Since iOS 5, Apple has included a dictation feature in iOS (and has moved this same feature over to the Mac desktop as of OS X Mountain Lion). Despite this feature being included on all iOS devices these days, many users either don't know about or don't use on a regular basis. There are many uses for the dictation feature: from taking notes, to speaking your emails, to using your voice to write a text message or enter a search query.
In this article, I'll show you how to set up the dictation feature in iOS and use it to type with your voice instead of your fingers. I'll also give you some tips and tricks for speaking into your iOS device for maximum clarity.
Enabling and configuring dictation
To enable dictation on your iOS 7 device, perform the following steps:
- Navigate to Settings | General | Siri
- Flip the Siri button to ON (Figure A)
Enabling Siri also enables the dictation feature of iOS.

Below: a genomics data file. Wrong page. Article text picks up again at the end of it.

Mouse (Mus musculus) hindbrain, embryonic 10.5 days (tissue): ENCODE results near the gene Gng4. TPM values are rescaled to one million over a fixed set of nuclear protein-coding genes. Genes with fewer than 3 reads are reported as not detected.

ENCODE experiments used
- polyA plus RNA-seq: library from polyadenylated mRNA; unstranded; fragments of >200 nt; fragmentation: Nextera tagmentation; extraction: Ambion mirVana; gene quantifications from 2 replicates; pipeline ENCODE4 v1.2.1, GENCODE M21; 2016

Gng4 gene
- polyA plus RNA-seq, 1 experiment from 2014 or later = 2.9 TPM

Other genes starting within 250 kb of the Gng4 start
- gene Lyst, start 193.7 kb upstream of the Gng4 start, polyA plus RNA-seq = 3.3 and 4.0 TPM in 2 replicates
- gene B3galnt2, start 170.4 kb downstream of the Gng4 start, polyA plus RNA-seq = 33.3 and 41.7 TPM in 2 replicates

Even if you don't wish to use the Siri assistant functionality, enabling this feature is required in order to use the speech-to-text functionality in the operating system.
The next item that you'll need to set is the language that you'll be using while dictating. Setting the correct language will ensure that the dictation feature works properly for the language that you'll be speaking, adding appropriate character markers, and recognizing the correct word spelling.
To set the language for Siri and the dictation feature, perform the following steps:
- Navigate to Settings | General | Siri
- Tap Language
- Tap the language that you'll be speaking from the list of options presented (Figure B
The dictation feature and compatibility with your language is controlled by your selected preference in this section.
Note that if you want to dictate a different language than what is selected, then you'll need to revisit this section and select that language in order for the dictation feature to properly recognize your speech.
Using voice dictation to type